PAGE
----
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Haley_hikes
Haley_hikes



Joined: 28 Nov 2017
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Haley_hikes
PostTue Nov 28, 2017 9:45 pm 
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Hello! I did a backpacking trip out to Ancient Lakes last weekend and Iím intrigued by the concept of other off season backpacking options. I have the equipment to camp in snow, but itís new so I want to baby step my way into it. Open to any recommendations or experience! I camp with my dog so much of the coast and National Parks are off limits.

Iíve researched a few options: Summit Lake, Lily/Lizard Lake, Lower Gray Wolf River, Barclay Lake, Umtanum Creek Canyon
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andypandy
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PostWed Nov 29, 2017 8:06 pm 
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Last time I was going through lizard and lily lakes in the winter someone had left behind some cans, a half box of tampons and other miscellaneous garbage mostly in the fire pit. That spot gets trashed pretty frequently.
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The Lead Dog
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PostFri Dec 01, 2017 1:11 pm 
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The Beach! Rialto to Hole in the Wall or beyond. Lots of spots, and more if you can pack enough water so you don't have to find any.
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RichP
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PostFri Dec 01, 2017 6:55 pm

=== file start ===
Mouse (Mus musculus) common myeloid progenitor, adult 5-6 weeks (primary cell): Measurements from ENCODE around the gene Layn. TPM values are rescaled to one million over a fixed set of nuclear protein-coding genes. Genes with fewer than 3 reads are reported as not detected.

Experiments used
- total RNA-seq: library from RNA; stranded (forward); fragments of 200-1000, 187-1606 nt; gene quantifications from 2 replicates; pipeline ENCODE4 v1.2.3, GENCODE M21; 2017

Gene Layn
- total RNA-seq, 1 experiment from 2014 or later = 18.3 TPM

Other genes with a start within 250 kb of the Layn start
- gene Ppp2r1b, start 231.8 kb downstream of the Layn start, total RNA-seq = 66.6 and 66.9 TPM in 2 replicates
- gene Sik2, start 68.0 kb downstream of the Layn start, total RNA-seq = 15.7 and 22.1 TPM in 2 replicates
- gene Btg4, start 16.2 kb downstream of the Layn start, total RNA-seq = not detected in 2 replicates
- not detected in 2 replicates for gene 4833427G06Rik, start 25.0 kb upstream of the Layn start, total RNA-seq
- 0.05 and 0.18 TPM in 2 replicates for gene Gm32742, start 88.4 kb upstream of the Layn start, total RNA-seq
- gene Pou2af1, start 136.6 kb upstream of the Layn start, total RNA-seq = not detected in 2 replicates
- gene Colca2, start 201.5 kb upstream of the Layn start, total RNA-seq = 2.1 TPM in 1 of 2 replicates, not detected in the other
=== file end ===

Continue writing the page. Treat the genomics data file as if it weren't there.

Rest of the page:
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Juniper Dunes seems like it would be a good winter destination.

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Without obsession, life is nothing. John Waters
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DadFly
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PostMon Dec 11, 2017 10:33 am 
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I will be heading out to Snoqualmie pass Friday evening and coming back Saturday about noon.
All are welcome to join me.
Snowshoers and Skiiers are welcome.
I will be leaving from Redmond and returning to my gym with a hot tub on 148th and Main in Bellevue. The East Gate park n Ride would be a good meeting place if you want to car pool. Preston works also.

I am "testing" my new 5 degree synthetic bag.
Shooting for the ridge above Source lake/Snow lake but can be very flexible.
Headlamps will be needed of course.

My gear list is available on request.

Avalanche/weather will be considered. https://www.nwac.us/

I like to get out like this for short outdoor "fixes". I do it a lot and am happy to share the experience I have gathered over 50 years of cold weather outings. If you are new to this sort of thing, this is a good way to start. I will adjust the trip to people's needs if needed.

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"May you live in interesting times"
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DadFly
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PostMon Dec 11, 2017 10:55 am 
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Here is what I take. I may have missed an item or two so everyone is free to chime in.
It is all selected for light weight without compromising warmth and function. I have been winter backpacking/climbing/ski mountaineering for over 50 years.